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A thin client is a networked computer with few locally stored programs and a heavy dependence on network resources. It may have very limited resources of its own, perhaps operating without auxiliary drives, CD-R/W/DVD drives or even software applications.
Typically, a thin client is one of many network computers that share computation needs by using the resources of one server. A thin client often has low cost hardware with few moving parts and can usually function better in a hostile environment than a fat or rich client.
A thin client is also known as a slim or lean client.
In contrast to a thin client, a fat or rich client is a computer with many locally stored programs and resources and little dependence on network resources.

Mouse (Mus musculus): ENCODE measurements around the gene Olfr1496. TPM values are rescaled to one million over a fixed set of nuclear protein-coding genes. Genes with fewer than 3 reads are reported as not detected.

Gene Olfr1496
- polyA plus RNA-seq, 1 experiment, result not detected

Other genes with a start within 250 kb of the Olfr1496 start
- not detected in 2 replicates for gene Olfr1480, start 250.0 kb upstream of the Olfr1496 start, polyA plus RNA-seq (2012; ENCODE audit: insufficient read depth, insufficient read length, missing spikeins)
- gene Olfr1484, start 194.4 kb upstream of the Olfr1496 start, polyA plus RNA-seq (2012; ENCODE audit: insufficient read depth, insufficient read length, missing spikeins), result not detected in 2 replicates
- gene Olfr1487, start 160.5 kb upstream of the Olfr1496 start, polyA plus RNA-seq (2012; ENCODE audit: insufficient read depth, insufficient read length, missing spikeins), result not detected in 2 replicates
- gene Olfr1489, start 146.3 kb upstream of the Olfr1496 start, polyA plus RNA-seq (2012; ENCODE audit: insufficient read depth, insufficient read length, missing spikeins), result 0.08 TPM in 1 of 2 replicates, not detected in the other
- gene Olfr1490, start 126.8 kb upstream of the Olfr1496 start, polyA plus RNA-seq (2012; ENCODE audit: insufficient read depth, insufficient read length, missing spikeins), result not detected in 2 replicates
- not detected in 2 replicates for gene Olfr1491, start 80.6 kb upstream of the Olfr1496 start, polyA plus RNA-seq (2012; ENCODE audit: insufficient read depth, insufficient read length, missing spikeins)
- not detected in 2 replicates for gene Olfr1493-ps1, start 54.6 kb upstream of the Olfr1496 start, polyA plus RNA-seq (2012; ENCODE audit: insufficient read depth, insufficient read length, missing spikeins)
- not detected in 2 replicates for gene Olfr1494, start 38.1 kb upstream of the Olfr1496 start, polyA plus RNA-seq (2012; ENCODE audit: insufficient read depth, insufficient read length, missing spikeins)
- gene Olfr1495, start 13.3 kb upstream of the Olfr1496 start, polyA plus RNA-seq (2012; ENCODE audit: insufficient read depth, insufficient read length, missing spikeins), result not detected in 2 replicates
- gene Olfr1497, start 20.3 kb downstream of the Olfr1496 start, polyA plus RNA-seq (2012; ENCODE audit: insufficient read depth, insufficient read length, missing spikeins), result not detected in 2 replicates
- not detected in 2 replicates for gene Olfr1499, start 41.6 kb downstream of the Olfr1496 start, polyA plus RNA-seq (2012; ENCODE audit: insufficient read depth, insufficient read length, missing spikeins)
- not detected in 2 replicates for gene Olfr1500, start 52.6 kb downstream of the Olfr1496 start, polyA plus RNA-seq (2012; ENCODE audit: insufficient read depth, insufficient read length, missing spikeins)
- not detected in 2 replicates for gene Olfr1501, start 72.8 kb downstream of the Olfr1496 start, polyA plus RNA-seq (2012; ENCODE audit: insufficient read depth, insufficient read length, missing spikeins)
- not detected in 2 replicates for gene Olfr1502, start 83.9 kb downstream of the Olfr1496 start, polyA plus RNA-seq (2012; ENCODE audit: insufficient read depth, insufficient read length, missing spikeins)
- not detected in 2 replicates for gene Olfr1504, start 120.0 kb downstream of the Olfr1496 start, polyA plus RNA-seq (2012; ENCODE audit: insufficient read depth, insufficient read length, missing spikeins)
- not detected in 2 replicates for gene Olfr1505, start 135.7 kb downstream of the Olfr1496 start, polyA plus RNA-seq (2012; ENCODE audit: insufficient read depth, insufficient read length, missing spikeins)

By further comparison, a fat client balances program dependence locally with a hard/connected drive and device resources, while a thin client balances program dependence with a network server’s hard/connected drive and device resources.
A system designer determines this balance, depending on whether lengthy computations must be performed by the client or server. For example, a computer that handles most of a simple drawing’s editing with sophisticated software stored on a network server may be considered a thin client. A computer that handles most of a complex drawing’s editing with locally stored and sophisticated software may be a fat client. Editing or viewing accessibility to the drawing and editing software is determined by the system designer.